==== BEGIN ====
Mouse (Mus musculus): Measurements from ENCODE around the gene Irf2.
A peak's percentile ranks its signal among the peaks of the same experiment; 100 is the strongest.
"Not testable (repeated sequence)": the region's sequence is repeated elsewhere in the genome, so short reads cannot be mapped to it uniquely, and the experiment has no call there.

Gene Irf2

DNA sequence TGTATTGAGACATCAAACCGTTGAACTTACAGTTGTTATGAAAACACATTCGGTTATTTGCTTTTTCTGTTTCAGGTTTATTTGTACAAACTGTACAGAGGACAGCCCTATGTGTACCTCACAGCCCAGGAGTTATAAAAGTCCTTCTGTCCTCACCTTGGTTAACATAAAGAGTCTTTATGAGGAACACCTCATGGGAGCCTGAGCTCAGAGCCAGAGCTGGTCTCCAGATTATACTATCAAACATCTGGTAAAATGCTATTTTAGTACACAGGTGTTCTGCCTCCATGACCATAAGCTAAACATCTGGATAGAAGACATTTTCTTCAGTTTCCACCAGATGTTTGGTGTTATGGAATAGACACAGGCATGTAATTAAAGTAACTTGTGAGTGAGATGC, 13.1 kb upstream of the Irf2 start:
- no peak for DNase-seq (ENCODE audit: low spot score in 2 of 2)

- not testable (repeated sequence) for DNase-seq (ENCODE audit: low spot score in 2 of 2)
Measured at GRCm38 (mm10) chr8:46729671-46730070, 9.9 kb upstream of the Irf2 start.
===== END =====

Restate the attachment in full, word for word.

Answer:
Mouse (Mus musculus): Measurements from ENCODE around the gene Irf2.
A peak's percentile ranks its signal among the peaks of the same experiment; 100 is the strongest.
"Not testable (repeated sequence)": the region's sequence is repeated elsewhere in the genome, so short reads cannot be mapped to it uniquely, and the experiment has no call there.

Gene Irf2

DNA sequence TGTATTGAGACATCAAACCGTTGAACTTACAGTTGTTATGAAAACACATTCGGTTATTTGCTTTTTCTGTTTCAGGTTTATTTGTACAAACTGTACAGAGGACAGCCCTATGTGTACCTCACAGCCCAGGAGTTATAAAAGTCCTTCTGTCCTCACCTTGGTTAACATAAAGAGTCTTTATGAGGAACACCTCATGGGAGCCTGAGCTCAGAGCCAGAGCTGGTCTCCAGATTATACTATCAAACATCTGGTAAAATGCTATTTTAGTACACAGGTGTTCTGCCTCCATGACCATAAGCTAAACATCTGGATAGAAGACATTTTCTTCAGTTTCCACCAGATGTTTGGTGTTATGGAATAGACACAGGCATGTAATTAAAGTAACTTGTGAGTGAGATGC, 13.1 kb upstream of the Irf2 start:
- no peak for DNase-seq (ENCODE audit: low spot score in 2 of 2)

- not testable (repeated sequence) for DNase-seq (ENCODE audit: low spot score in 2 of 2)
Measured at GRCm38 (mm10) chr8:46729671-46730070, 9.9 kb upstream of the Irf2 start.